Picking the right boot stud type for your playing surface is probably one of the most important things you can do to have an impact on your match. If it’s raining and you’re wearing plastics, you’ll be slipping all over the place. Likewise wearing your six-studs on astroturf is going to leave you with some pretty serious ankle injuries.
Football boots are generally classified under the following types of stud.
These are the most widely-used boots and are generally adaptable to any condition, aside from the extremes. Firm-ground boots (or FG) have fixed plastic blades, generally ranging from about 10-12 in number. They come in different shapes and sizes depending on the brand of shoe.
This is the first boot you should have in your collection as it’ll generally get you through most conditions and pitch types, even if it’s not the ideal shoe for some of them.
Ideal Pitches: dry & firm grass
Not recommended (but usable on): wet grass, 3G Astroturf
Not for use on: indoor hardwood, 2G astroturf
Often falling into the firm-ground category, moulded studs (round shorter studs) are usually best on dry pitches. Moulded boots tend to have more and shorter studs than other football boots, making them less effective at digging into the ground but providing better support over a wider area.
Ideal Pitches: dry – firm grass,
Not recommended (but usable on): 3G astroturf
Not for use on: 2G astroturf, wet & soft grass, indoor hardwood
With technological advancements, there’s now a few different variations on soft-ground boots. Originally, the soft-ground boot started with six metal spikes – garnering the nickname: six-stud. The reasoning behind creating six longer metal spikes (as opposed to the FG configuration where there is less force and pressure on each stud), the six spikes allow maximum penetration into the ground.
With input from the pros, some boots now have both longer metal and shorter plastics spikes on the SG boots (Nike calls this the SG-Pro soleplate). Whereas the purely SG soleplate can be unstable (think surface area again), the combination of studs makes these boots ideal for soft-ground but with the stability of more surface area.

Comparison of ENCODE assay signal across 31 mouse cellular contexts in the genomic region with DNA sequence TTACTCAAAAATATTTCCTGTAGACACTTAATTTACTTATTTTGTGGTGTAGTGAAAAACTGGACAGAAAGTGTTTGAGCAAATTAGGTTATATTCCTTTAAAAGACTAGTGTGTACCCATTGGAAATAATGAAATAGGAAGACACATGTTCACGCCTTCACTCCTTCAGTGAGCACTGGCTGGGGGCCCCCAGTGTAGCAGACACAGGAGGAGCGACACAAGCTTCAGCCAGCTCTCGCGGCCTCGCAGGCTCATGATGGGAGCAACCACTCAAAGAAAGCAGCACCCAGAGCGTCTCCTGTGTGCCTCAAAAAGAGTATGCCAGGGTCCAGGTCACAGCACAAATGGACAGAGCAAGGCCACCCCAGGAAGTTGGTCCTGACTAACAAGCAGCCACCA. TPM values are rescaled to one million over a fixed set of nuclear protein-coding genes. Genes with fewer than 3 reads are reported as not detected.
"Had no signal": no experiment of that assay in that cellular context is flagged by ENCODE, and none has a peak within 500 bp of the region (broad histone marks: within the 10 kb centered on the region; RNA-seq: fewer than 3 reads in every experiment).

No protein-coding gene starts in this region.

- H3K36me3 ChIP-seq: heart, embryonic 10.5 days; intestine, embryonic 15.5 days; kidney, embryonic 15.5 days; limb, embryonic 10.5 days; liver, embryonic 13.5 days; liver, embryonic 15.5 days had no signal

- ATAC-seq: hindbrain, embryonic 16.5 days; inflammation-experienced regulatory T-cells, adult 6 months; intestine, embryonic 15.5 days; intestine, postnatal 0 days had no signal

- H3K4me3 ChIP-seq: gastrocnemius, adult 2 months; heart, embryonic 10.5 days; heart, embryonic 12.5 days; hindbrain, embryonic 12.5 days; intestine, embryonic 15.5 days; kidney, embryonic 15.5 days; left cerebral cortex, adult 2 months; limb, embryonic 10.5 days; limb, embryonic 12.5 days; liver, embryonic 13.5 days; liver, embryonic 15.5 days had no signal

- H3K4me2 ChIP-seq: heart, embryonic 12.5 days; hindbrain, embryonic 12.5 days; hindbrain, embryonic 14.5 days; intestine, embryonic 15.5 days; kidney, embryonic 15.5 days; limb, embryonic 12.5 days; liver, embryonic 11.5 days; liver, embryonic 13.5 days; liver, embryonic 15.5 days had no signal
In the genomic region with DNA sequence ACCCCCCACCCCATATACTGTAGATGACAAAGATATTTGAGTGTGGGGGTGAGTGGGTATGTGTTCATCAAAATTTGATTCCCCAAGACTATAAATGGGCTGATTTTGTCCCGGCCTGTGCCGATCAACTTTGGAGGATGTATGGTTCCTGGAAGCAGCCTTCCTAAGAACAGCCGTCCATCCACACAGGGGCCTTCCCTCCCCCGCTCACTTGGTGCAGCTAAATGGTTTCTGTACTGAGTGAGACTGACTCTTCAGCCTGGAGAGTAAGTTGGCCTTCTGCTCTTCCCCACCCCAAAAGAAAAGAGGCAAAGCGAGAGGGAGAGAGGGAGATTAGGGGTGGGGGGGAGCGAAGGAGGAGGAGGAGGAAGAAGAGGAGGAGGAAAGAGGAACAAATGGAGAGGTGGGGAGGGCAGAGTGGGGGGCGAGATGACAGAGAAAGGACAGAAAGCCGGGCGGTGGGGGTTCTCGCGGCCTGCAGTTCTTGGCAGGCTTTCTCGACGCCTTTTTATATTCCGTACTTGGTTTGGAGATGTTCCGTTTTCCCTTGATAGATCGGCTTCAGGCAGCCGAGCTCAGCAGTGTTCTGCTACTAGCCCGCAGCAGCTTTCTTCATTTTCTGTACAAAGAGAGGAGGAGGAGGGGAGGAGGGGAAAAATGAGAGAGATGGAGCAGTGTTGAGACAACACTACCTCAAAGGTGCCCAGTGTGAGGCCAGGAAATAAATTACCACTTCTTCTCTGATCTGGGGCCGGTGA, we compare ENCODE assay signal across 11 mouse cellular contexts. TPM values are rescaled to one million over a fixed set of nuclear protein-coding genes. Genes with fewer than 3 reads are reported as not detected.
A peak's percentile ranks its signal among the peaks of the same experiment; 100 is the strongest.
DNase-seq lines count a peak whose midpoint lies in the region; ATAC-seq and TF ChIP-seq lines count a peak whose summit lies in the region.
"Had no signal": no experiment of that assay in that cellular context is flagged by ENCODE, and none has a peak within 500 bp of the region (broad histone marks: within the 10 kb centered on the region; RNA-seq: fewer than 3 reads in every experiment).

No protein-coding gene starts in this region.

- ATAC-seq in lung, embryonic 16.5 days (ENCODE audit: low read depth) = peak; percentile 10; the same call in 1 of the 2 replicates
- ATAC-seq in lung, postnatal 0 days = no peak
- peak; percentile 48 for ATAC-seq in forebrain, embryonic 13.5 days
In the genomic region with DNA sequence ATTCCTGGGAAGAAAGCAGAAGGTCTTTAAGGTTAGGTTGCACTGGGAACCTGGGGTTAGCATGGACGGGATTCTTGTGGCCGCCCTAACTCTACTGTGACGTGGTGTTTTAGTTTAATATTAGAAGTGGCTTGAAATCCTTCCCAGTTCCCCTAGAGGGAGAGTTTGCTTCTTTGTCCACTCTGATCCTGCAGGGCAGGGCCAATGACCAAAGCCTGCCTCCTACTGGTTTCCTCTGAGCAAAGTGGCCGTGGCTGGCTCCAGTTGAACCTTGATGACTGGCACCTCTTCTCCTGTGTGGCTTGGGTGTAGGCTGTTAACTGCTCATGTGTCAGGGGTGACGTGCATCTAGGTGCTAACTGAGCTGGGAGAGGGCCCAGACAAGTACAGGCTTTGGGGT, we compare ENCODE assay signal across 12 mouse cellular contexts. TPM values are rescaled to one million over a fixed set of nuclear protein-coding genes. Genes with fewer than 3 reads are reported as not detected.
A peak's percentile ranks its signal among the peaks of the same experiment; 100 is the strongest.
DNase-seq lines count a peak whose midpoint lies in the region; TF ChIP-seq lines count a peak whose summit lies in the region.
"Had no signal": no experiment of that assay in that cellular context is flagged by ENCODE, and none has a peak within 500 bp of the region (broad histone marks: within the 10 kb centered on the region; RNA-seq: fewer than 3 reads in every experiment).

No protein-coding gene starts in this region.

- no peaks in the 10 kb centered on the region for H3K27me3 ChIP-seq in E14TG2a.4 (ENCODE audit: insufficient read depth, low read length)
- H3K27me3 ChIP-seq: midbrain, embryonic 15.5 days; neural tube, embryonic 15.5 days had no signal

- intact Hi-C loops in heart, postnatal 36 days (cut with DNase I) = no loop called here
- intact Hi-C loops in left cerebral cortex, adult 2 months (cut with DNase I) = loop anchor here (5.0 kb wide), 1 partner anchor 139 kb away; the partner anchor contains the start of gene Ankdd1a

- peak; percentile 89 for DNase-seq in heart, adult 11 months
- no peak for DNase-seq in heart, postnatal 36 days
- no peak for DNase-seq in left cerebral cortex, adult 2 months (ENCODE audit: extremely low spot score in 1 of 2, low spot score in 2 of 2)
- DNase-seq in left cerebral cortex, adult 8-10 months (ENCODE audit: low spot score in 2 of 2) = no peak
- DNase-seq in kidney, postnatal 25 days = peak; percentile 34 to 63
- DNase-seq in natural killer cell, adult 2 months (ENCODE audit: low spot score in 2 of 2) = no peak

This boot is crucial to anyone looking to avoid crucial slips (sorry Stevie!) while playing in wet and muddy outdoor conditions. It should not be used on harder, firm ground due to the risk of injury.
Ideal Pitches: wet & soft grass
Not for use on: indoor hardwood, 2G & 3G astroturf, dry & firm grass
The third type of football boot necessary for any player to have in their arsenal is a good pair of astroturf boots. Astroturf boots have low-profile soles to reduce slipping, and usually feature more cushioning in the heel than traditional boots
The studs on astroturf boots are generally very shallow, rubber spikes no longer than a few millimetres in length.
Ideal Pitches: 2G & 3G Astroturf
Not for use on: indoor hardwood, grass
The shoe for the Futsal and indoor players. Used for hardwood and gym floors, the indoor shoe featured a gum-rubber sole that has both strong grip and non-marking properties.
Ideal Pitches: indoor hardwoord
Not recommended (but usable on): 2G & 3G astroturf
Not for use on: grass
Artificial Grass (AG)
AG boots are made with shorter, hollow studs for use on artificial ground surfaces. The stud shape and design allows for more grip on the harder surface, with less strain on the joints and knees.
Ideal Pitches: 3G astroturf
Not recommended (but usable on): 2G astroturf, dry & firm grass
Not for use on: wet & soft grass, indoor hardwood